Students in Whitis Court Residence Hall have been experiencing severe fluctuations in temperatures since late September, mechanical engineering freshman Remy Feru said. He said entire weekends have been spent in 60-degree temperatures.
“It’s pretty difficult to sleep,” Feru said. “I had to put on sweatpants, wool socks and four layers of clothing on. It can be difficult to study because your hands physically hurt from the cold.”
Over winter break, Rick Early, director of residential facilities operations, said the University is planning to replace boilers and add digital controls to stabilize temperatures. Early said because the heating relies directly on functioning boilers, when one breaks, heat will be shut off entirely to a part of a building. He said one broken boiler was replaced two weeks ago, and the University is scheduled to replace an additional two.
Whitis Court resident Daniel Tavira said he has spent entire days and weekends in cold conditions on the male side of the dormitory while the female side has warm temperatures, regardless of the weather outside.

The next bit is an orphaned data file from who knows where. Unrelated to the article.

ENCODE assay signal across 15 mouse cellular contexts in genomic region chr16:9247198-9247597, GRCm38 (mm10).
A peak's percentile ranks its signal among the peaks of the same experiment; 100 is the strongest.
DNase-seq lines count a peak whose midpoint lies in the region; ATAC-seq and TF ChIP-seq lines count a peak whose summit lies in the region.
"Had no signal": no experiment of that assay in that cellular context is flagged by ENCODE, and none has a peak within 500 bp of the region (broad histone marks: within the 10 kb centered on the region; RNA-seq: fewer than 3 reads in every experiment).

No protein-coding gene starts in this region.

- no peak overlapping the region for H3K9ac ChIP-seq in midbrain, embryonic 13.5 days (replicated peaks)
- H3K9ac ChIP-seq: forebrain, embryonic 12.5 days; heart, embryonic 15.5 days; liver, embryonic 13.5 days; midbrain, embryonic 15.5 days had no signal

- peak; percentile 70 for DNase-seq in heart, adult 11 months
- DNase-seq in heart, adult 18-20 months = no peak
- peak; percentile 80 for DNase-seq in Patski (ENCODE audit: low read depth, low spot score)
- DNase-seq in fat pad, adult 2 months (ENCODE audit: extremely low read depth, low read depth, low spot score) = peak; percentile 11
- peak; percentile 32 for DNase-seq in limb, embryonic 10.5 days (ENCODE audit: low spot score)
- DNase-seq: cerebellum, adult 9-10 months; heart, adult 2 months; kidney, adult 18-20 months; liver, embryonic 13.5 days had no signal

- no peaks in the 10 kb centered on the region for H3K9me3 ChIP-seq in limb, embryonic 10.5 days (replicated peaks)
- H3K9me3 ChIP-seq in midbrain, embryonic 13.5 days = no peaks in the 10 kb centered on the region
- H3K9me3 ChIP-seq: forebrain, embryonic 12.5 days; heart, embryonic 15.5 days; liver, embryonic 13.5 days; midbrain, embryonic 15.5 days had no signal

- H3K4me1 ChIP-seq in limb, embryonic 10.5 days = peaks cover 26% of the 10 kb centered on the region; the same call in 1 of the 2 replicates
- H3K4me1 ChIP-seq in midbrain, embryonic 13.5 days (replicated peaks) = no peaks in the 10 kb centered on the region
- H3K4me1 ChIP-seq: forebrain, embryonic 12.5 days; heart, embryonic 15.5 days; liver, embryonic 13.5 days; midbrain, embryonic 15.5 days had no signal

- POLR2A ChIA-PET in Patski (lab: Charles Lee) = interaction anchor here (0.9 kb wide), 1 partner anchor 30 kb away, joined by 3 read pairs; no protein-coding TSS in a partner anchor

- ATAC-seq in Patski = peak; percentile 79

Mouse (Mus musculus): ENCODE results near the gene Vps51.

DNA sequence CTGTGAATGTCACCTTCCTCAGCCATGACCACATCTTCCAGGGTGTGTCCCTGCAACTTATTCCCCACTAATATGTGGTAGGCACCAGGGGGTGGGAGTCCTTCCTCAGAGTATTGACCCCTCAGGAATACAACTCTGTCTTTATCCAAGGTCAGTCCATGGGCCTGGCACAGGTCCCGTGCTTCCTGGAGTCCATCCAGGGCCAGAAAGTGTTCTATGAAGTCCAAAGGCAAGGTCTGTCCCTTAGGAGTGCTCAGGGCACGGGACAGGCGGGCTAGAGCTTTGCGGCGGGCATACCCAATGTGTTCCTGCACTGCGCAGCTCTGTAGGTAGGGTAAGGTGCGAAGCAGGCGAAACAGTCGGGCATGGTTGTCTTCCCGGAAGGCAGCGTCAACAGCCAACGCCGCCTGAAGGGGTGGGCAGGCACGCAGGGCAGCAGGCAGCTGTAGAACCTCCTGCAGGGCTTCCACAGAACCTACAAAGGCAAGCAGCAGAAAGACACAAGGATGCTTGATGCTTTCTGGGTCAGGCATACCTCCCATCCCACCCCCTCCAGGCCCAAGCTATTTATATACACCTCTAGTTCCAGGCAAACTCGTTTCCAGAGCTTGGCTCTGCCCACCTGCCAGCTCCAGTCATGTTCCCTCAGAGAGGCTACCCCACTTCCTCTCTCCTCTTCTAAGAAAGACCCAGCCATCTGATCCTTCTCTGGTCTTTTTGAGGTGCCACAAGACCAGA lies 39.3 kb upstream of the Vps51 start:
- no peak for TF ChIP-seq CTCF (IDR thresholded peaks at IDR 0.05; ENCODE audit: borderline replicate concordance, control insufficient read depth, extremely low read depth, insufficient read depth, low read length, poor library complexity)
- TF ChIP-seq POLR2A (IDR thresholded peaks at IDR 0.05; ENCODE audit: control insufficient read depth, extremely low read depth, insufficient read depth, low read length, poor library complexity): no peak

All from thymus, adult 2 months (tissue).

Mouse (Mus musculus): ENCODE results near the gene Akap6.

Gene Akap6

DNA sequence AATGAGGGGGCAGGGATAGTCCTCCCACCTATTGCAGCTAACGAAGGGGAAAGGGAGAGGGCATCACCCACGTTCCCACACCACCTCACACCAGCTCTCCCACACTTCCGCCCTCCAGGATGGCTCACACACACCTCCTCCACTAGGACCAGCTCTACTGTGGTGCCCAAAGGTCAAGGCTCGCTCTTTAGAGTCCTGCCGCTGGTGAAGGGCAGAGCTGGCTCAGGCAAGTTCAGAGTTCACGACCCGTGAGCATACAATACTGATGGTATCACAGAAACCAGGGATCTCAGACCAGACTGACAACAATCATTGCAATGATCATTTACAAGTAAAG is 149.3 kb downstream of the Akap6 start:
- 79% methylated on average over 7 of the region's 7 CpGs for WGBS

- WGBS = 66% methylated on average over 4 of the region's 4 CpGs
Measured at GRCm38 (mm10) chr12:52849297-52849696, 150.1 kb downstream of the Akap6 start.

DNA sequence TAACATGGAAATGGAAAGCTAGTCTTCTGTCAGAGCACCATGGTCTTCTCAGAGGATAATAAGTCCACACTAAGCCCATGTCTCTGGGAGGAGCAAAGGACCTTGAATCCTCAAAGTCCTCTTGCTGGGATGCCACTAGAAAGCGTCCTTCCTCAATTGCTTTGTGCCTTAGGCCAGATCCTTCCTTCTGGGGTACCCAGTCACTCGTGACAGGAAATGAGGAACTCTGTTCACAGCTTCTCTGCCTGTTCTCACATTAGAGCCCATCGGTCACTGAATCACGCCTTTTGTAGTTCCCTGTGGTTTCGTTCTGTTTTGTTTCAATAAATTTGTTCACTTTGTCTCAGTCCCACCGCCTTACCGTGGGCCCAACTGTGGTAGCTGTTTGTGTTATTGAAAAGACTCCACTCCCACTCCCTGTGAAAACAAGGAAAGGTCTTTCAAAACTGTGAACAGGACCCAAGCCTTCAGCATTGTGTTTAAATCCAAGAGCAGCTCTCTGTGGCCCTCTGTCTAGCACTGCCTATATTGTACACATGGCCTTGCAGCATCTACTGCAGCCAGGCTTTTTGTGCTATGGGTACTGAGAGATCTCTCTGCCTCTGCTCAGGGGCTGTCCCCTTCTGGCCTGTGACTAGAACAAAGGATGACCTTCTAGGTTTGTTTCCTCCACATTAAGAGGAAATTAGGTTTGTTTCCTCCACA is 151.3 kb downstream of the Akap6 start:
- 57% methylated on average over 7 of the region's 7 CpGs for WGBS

“The temperature just isn’t comfortable to live in,” government freshman Tavira said.
Early said Whitis Court uses a two pipeline system to heat and cool its buildings. He said when temperatures are within the range of 58-60 degrees, the cold water pipe will stop, and the hot water pipe will begin running.
“When the building’s cold and we need heat, our boilers kick on to create hot water that runs through the pipes but it takes three to four hours to make a complete switch,” Early said.
Rooms are currently set at temperatures on manual controls that need constant recalibrations, Early said. He said the heat can be set to 70 degrees and a couple of days later, the temperature will change to 65 degrees.
“I can literally send a mechanic up there to adjust your room if you live there,” Early said. “I could adjust it, and it could be as much as three or four degrees off tomorrow.”
Early said students will still see a fluctuation in temperatures when the pipes switch between heating and cooling, but digital controls will allow for remote temperature adjustments, ensuring stable and comfortable conditions for students.